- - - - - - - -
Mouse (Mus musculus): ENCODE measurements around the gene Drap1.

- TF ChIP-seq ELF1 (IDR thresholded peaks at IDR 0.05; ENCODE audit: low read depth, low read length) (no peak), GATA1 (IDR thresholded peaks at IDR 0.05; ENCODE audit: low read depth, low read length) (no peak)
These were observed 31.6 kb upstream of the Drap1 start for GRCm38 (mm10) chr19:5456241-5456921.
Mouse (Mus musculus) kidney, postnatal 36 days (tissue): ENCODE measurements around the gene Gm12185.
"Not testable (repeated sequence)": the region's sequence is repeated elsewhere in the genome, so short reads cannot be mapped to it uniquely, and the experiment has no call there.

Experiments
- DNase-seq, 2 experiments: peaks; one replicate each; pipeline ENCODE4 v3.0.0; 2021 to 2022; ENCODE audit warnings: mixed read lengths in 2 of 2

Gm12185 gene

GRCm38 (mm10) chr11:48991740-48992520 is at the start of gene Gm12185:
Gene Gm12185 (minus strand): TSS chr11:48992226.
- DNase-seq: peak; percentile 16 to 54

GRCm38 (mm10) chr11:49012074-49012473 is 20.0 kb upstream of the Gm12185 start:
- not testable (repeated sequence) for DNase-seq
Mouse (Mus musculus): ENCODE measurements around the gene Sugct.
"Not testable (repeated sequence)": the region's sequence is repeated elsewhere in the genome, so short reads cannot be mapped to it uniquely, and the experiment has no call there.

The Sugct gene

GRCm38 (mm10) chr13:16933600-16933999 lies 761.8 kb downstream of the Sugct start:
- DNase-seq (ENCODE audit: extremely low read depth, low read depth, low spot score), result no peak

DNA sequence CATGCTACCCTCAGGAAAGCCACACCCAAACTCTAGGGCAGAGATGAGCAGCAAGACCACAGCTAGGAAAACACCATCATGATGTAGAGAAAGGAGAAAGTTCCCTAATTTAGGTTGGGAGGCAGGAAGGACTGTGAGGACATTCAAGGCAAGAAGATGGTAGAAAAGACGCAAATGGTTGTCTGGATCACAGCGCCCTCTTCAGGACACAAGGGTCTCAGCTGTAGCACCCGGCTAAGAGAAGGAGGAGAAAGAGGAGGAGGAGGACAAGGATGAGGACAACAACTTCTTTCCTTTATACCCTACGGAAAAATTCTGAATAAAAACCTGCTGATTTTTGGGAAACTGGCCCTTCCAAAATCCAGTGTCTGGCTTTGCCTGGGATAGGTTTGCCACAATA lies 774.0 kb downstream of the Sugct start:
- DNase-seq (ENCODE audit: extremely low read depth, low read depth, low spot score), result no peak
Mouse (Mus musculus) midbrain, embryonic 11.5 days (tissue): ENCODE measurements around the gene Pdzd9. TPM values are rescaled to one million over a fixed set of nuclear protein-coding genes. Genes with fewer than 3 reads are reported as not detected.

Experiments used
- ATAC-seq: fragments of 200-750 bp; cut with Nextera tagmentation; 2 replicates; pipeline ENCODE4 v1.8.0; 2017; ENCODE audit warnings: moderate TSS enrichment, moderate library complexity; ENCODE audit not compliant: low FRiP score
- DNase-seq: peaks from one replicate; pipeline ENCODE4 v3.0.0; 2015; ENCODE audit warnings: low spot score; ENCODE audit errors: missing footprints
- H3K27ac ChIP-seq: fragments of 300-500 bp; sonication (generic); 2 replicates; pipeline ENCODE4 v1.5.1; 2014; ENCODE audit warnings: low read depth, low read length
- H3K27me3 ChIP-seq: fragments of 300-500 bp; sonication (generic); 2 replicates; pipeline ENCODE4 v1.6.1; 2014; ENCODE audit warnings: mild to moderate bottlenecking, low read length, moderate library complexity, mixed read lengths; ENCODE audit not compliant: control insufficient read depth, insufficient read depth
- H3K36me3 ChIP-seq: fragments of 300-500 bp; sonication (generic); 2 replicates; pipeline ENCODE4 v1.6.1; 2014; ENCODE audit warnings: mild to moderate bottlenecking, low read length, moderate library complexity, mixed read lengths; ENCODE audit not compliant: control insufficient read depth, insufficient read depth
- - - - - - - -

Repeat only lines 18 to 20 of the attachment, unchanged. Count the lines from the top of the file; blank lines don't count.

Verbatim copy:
- DNase-seq (ENCODE audit: extremely low read depth, low read depth, low spot score), result no peak

DNA sequence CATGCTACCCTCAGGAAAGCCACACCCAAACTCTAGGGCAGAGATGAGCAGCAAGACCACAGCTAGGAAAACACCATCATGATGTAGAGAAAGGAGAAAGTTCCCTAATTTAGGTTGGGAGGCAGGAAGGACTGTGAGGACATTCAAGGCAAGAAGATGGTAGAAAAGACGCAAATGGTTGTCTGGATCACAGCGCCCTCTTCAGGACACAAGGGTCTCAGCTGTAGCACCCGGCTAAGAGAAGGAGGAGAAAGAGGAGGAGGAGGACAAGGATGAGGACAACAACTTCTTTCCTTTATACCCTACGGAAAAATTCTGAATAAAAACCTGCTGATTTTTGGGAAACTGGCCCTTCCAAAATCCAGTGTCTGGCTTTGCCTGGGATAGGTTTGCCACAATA lies 774.0 kb downstream of the Sugct start:
- DNase-seq (ENCODE audit: extremely low read depth, low read depth, low spot score), result no peak